Sports
10:59 am
Mon July 23, 2012

Penn State Sanctions Worse Than 'Death Penalty'?

The NCAA laid out severe penalties against Penn State University today - in light of a child rape scandal. The school's football team has been banned from post-season play, docked scholarships, fined heavily, and stripped of past victories. Michel Martin discusses the penalties with Sports Illustrated's Pablo Torre.

Mental Health
10:59 am
Mon July 23, 2012

What Makes A Shooter Snap?

Transcript

MICHEL MARTIN, HOST:

This is TELL ME MORE, from NPR News. I'm Michel Martin. Coming up, the NCAA has leveled severe penalties against Penn State for failing to stop former assistant football coach and convicted sexual predator Jerry Sandusky. We'll have the latest on that story in a few minutes.

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NPR Story
10:26 am
Mon July 23, 2012

Penn State's Wins Since 1998 Vacated, Hit With $60M Fine

Originally published on Tue July 24, 2012 1:52 pm

Transcript

STEVE INSKEEP, HOST:

It's MORNING EDITION, from NPR News. Good morning. I'm Steve Inskeep.

Penn State says it accepts the sanctions announced this morning by the NCAA. College sports' governing body announced punitive sanctions against Penn State University after the child sex abuse scandal that has tainted the reputation of the football program and the former coach, the late Joe Paterno. Penn State will be fined $60 million and lose 14 years of victories, from 1998 to 2011, among other penalties. Here's the NCAA president, Mark Emmert.

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The Salt
10:18 am
Mon July 23, 2012

Cargill Warns Of Salmonella-Tainted Ground Beef In Latest Recall

Salmonella traced to ground beef processed by Cargill is being recalled from Hannaford grocery stores.
Carolina K. Smith iStockphoto.com

Originally published on Mon July 23, 2012 3:06 pm

If you think you've been hearing more about product recalls lately, you have. But if "recall fatigue" is setting in, you need to shake it off for this one: Cargill Beef Solutions is announcing a recall of about 30,000 pounds of fresh ground beef from a Pennsylvania plant because of possible contamination with Salmonella Enteritidis.

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NPR Story
10:04 am
Mon July 23, 2012

NCAA Hands Out Severe Punishment For Penn State

Originally published on Tue July 24, 2012 1:52 pm

Transcript

STEVE INSKEEP, HOST:

By now you may have heard the news - the NCAA, which governs college sports, has penalized Penn State University's football program for overlooking or covering up the abuse of children, the Jerry Sandusky scandal.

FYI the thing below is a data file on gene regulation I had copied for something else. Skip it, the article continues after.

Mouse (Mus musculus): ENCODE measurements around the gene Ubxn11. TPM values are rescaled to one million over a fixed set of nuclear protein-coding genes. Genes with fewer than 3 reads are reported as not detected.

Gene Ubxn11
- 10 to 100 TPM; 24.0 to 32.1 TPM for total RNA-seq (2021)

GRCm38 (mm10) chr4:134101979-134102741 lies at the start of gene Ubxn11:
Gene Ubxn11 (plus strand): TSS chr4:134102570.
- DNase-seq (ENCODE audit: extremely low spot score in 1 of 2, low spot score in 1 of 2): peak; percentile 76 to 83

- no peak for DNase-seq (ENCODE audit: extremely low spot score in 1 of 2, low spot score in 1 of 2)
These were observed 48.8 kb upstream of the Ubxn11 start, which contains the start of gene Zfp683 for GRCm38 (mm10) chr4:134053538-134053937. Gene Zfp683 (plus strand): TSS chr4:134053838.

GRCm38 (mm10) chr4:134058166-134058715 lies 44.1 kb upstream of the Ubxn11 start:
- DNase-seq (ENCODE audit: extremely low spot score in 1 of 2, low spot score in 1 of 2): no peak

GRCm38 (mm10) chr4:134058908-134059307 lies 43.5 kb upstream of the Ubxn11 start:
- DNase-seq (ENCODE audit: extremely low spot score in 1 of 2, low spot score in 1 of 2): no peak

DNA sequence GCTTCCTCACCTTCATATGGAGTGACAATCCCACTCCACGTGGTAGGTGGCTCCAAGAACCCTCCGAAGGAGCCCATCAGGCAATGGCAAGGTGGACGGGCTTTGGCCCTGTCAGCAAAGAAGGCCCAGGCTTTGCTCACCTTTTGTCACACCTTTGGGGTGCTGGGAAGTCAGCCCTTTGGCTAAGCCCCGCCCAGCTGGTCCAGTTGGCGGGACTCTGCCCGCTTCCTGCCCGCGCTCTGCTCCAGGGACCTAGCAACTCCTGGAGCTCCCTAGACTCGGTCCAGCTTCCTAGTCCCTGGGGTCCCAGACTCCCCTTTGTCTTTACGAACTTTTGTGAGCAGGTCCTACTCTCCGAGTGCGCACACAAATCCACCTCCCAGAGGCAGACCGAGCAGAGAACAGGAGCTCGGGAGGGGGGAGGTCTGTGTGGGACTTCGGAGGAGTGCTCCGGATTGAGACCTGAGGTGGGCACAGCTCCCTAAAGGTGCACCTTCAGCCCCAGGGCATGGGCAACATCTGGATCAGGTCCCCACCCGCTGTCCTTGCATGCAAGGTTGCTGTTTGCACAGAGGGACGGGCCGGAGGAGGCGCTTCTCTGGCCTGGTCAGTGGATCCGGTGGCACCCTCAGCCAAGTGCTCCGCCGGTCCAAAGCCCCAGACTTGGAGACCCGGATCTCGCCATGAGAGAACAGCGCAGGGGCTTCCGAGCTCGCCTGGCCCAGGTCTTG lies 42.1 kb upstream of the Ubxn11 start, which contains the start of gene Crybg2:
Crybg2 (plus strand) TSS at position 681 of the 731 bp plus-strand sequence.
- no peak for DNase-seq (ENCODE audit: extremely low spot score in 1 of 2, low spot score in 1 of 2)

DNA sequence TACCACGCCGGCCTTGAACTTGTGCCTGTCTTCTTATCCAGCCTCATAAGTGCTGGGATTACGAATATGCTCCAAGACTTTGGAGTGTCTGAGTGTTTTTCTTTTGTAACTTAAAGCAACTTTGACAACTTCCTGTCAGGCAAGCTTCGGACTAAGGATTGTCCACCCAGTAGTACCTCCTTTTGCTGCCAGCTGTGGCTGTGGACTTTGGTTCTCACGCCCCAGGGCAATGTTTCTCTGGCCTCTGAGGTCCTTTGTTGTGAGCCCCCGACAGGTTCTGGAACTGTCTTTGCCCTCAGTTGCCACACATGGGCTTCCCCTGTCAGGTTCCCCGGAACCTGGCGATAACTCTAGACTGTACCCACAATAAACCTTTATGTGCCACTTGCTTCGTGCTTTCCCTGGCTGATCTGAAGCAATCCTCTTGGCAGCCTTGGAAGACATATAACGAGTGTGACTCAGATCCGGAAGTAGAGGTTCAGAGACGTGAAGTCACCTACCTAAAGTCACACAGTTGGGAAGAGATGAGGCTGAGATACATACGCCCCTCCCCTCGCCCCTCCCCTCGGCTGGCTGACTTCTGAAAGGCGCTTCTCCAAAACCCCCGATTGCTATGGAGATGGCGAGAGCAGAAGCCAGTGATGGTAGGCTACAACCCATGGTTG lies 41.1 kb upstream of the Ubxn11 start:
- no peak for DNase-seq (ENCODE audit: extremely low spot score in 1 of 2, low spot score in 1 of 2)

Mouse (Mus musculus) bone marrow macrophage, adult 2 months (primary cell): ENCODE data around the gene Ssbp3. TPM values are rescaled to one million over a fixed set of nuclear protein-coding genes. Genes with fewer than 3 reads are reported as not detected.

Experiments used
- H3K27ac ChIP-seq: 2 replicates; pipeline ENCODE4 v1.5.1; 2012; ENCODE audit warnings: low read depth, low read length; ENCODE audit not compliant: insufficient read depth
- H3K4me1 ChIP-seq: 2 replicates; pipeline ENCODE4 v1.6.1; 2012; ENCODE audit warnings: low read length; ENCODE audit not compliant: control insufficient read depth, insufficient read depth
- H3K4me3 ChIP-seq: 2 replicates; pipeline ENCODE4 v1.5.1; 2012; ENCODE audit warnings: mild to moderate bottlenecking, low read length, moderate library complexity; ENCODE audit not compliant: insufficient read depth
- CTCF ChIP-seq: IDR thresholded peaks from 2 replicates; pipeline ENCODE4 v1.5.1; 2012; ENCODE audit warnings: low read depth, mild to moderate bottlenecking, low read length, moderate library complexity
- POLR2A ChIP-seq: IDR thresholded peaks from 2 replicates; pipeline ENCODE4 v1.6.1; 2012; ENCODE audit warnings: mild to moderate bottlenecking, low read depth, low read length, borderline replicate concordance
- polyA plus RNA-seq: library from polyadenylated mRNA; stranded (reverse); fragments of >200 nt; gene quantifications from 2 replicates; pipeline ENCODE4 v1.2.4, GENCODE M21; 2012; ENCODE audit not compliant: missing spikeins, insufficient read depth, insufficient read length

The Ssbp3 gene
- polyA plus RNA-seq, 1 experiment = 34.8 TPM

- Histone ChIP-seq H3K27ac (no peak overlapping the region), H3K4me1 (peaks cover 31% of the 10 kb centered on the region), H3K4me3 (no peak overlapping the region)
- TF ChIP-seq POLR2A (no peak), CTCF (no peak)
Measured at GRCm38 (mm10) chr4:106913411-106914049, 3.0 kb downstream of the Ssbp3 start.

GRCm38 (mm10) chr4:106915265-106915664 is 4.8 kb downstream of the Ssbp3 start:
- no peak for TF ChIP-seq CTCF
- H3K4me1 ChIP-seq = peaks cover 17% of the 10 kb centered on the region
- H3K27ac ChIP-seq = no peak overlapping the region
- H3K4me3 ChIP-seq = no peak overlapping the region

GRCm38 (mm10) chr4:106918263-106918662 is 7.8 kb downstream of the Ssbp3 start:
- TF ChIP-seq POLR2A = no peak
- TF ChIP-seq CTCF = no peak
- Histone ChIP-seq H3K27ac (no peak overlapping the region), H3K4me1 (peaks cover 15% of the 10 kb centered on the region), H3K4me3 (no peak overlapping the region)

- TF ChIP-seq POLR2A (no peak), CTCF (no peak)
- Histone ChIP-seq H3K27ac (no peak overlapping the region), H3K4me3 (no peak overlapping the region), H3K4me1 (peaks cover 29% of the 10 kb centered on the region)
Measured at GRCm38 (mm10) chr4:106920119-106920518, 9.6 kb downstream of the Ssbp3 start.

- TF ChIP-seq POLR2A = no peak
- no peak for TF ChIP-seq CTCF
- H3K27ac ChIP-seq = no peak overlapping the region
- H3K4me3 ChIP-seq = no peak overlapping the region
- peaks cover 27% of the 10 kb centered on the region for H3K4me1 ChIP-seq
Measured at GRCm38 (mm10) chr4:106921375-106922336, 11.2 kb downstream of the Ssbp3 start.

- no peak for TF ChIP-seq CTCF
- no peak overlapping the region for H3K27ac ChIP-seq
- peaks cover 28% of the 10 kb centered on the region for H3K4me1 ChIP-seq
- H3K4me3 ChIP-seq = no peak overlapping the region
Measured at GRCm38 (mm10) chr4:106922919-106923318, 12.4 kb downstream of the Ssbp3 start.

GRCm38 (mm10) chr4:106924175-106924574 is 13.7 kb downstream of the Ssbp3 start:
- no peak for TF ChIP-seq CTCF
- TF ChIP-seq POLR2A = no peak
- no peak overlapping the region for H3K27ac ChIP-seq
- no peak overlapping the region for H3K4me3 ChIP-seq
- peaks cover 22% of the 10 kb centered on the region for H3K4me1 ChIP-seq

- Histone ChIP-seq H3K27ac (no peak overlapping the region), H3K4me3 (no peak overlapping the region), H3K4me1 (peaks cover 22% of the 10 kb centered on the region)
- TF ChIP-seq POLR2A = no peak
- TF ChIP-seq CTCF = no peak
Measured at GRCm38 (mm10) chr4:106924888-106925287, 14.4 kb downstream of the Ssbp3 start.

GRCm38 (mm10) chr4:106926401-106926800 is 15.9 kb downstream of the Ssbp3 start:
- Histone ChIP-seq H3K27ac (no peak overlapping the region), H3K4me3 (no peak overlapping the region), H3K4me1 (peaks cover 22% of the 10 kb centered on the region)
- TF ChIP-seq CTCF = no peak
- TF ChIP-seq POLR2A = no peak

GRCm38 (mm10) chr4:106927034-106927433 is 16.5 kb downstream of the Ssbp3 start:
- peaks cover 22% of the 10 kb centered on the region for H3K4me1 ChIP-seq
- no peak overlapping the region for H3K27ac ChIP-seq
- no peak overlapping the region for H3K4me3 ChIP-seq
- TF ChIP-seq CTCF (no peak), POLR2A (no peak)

We're going to talk about this now with our regular sports commentator, Frank Deford, who's on the line. Hi, Frank.

FRANK DEFORD, BYLINE: Good morning, Steve.

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Shots - Health Blog
9:55 am
Mon July 23, 2012

Olympic Hopeful Works To Improve Bone Marrow Registries

Starting a bone marrow registry in Nigeria "became an obsession" for Seun Adebiyi. "I thought that even if I couldn't find a match, I wanted to make it easier for other black patients to find a match."
Seun Adebiyi

Originally published on Mon July 23, 2012 10:59 am

When Seun Adebiyi, a Nigerian-American lawyer and aspiring Olympic athlete, was diagnosed with a rare form of leukemia in 2009, he quickly found that it was not going to be easy to find treatment.

As he explains it, "my only chance of survival" was a stem cell transplant. These transplants either come from bone marrow or blood, and the best matches usually come from within the same ethnic group.

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Planet Money
9:51 am
Mon July 23, 2012

Olympic Economics, The Pre-Games Show

The 2012 Olympic Games in London are expected to cost £9.3 billion ($14.5 billion).
FABRICE COFFRINI AFP/Getty Images

Originally published on Tue July 24, 2012 10:35 am

The 2012 Summer Olympics in London starts in four days with the carefully choreographed opening ceremony. But a related spectator sport is already well underway: Dissecting the economic impact of the games.

A show we did in February looked at how big an economic boost cities really get from hosting the Superbowl, and much of the same analysis is being applied to this year's games.

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The Two-Way
9:27 am
Mon July 23, 2012

Stocks Are Sliding On Fears About Europe, Other Worries

Originally published on Mon July 23, 2012 2:16 pm

Stocks fell sharply on Wall Street this morning as traders reacted to word that Europe's debt crisis may be deepening and that China's economy may slow, Bloomberg News says.

The Dow Jones industrial average was down more than 200 points, or a little less than 2 percent, after an hour of trading. Other indices were also off.

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David Orr writes about poetry for NPR Books. He is the author of Beautiful & Pointless: A Guide to Modern Poetry and serves as the poetry columnist for The New York Times Book Review.

Orr's criticism has been honored with Poetry magazine's Editor's Prize for Reviewing and with the National Book Critics Circle's Nona Balakian Citation for Excellence in Reviewing.

Poetry
9:07 am
Mon July 23, 2012

It's A Genre! The Overdue Poetry Of Parenthood

iStockphoto.com

Originally published on Fri July 27, 2012 1:26 pm

Birth, most people would agree, is a fairly important event. And poetry, most people would agree, tends to focus on subjects of intense emotional significance. So one would think the poetry of early parenthood would be a rich and varied category, filled with reflections on physical transformation, the emergence of life, the realities of infanthood and so forth.

One would be wrong.

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